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10.4.07

Prokofiev's Boris Godunov



Vsevolod Meyerhold, costumed as Ivan the Terrible
In case you missed it, Patricia Cohen has an article (A Pushkin work rises from the Soviet scrap heap, April 10) in the International Herald Tribune -- the article was also published in the New York Times today -- about Princeton University's premiere of a 1936 collaboration between Sergei Prokofiev and director Vsevolod Meyerhold, a planned production of Pushkin's Boris Godunov with new music. Stalin's opposition caused the project to be canceled, and three years later Meyerhold was executed by firing squad. Moscow's Russian State Archive and Literature in Art has cosponsored the performance, based on Meyerhold's recently discovered notes on the production and Prokofiev's autograph score and comments.
"I was fairly stunned and I continue to be stunned," said Simon Morrison, an associate professor of music at Princeton, who is writing a book on Prokofiev and excavated Meyerhold's notes in 2005 from a sealed section of the Russian archive to which he managed to get access. "This is one of the scores that he composed in the '30s when he was at the top of his game, and it went to waste. He never heard it in his lifetime."

"Godunov" ran afoul of politics long before Prokofiev and Meyerhold got hold of it. The play, which tells the story of the 16th-century tyrannical czar Boris Godunov and Dmitry, a monk who pretends to be the true heir to the throne, "is very seditious," said Caryl Emerson, chairwoman of Princeton's Slavic Languages and Literature Department, who is overseeing the project with Morrison. Although Pushkin is close to a national saint in Russia, his 1825 work was not published until 1831 and not performed until 1866. This production is the first time all 25 scenes that Pushkin wrote are being performed together, Emerson said. "It combines three geniuses of Russian culture: Pushkin, Prokofiev and Meyerhold, the poet, the composer and the stage director," she said. [...]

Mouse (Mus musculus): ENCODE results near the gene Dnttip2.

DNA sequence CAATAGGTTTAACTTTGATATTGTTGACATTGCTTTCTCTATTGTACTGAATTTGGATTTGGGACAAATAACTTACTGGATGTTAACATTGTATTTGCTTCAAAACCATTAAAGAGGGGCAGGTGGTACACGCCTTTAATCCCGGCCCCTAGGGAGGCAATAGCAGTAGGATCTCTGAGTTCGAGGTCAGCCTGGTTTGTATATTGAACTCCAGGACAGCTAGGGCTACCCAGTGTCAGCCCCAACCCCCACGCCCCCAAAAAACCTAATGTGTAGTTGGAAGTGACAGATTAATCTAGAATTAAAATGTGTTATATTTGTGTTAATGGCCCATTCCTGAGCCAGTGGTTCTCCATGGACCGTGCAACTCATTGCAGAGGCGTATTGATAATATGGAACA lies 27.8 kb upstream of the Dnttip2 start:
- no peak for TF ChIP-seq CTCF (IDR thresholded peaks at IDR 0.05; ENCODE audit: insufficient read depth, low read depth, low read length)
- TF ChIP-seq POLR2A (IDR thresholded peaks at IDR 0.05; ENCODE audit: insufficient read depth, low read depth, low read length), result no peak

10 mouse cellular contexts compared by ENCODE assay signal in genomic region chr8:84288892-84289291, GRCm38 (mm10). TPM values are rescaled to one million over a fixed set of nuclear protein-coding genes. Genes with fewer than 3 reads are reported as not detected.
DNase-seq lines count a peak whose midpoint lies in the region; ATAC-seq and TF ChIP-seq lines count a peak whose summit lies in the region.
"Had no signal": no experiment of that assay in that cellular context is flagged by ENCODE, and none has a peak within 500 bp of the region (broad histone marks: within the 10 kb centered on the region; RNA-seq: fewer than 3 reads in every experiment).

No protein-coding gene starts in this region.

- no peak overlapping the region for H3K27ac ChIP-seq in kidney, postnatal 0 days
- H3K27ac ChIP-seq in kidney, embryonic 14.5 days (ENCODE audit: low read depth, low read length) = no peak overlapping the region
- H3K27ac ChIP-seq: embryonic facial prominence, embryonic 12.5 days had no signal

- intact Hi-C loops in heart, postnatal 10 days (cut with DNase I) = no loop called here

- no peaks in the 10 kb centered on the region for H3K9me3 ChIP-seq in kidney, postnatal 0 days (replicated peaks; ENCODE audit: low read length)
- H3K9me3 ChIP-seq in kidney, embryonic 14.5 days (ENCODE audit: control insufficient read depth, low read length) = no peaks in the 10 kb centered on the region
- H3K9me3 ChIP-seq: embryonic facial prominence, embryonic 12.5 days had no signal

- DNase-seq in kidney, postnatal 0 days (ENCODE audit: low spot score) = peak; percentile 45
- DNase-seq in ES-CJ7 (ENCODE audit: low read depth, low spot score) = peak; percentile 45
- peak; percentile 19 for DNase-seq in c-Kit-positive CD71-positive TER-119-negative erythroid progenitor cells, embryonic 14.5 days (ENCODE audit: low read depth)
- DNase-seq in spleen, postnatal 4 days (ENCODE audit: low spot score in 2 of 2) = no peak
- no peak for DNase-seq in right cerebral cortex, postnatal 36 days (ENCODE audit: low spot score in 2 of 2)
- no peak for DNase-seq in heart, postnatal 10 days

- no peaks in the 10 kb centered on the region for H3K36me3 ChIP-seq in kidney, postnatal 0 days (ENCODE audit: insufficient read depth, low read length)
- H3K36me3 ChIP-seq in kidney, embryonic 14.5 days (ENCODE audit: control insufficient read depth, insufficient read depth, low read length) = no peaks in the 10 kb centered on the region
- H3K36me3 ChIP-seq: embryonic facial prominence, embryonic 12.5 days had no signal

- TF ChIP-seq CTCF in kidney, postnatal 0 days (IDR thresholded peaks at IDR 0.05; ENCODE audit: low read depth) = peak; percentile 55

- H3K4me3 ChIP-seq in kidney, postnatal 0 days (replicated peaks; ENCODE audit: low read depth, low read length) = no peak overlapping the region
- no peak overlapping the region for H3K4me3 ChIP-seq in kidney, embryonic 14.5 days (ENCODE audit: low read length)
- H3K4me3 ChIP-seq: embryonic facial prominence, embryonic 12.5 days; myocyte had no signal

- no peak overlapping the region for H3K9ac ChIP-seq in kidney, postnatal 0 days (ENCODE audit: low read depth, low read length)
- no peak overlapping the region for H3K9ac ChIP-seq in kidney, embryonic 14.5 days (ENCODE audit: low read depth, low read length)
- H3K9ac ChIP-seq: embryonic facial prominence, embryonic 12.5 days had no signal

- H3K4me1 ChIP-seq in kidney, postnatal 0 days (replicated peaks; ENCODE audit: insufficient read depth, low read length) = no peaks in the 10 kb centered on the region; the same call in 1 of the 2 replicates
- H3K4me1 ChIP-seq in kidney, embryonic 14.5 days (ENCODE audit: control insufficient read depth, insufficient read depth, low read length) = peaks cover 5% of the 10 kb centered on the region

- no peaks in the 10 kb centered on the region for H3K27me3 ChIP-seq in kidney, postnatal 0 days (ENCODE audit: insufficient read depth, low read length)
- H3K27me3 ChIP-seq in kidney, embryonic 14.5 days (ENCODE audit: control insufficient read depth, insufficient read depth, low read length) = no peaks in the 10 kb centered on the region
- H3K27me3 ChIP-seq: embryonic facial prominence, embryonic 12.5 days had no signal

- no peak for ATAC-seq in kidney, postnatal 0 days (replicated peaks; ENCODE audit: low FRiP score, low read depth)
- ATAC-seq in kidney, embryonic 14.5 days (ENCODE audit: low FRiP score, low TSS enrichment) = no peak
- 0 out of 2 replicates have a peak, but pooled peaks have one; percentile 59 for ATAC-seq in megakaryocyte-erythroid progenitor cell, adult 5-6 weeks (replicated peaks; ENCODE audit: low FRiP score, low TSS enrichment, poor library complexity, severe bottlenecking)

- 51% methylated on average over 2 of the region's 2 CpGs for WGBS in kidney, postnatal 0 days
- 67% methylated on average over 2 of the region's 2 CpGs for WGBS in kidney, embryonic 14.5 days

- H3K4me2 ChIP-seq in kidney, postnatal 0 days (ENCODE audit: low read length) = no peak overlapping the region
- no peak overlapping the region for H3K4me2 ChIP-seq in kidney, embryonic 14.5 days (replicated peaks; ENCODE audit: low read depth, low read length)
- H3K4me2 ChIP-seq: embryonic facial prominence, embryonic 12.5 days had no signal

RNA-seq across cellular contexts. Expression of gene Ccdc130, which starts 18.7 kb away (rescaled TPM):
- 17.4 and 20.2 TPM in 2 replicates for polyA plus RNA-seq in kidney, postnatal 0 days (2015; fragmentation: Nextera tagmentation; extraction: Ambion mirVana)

Modest Mussorgsky used Pushkin as a source for his fabulously successful opera "Boris Godunov." But Prokofiev and Meyerhold were contemptuous of what they considered to be Mussorgsky's thick, syrupy, optimistic and romantic score. Meyerhold, for example, envisioned the final scene with a choral sound for the crowd that is "dark, agitated, menacing, like the roar of the sea." "One should feel a gathering of forces, the restraining of an internal rage," Meyerhold wrote. Mussorgsky offered a 19th-century sound, Morrison said, while "Prokofiev was the first to get at the 20th-century sound." Meyerhold gave Prokofiev detailed instructions about what kind of orchestral and choral music he wanted. Those notes, along with Prokofiev's manuscript, descriptions of the work in various memoirs and Meyerhold's rehearsal transcripts guided this production.
The Mussorgsky opera is a favorite, but it would certainly be worthwhile to see and hear Prokofiev's take on the story. For another view of the Boris Godunov story, pre-Pushkin, see my post on Johann Mattheson's 1710 opera on the story of Boris Godunov, staged in Boston two years ago.

2 comments:

Stephanie said...

Stalin's opposition caused the project to be canceled, and three years later Meyerhold was executed by firing squad.

Stalin's opposition? I don't think this sentence makes any sense.

Charles T. Downey said...

Stephanie, here are the relevant quotes from the article:

"The following year, Stalin's Terror fixed its gaze on Meyerhold and he abandoned the project. Three years later, he was dead by firing squad."

"An enthusiastic revolutionary, [Meyerhold's] 'people's theater' was initially endorsed by the Bolsheviks. But by the 1930s, Socialist Realism became the approved revolutionary aesthetic, and Meyerhold's avant garde, cinematic style was considered subversive."

Is "Stalin's opposition" not strong enough?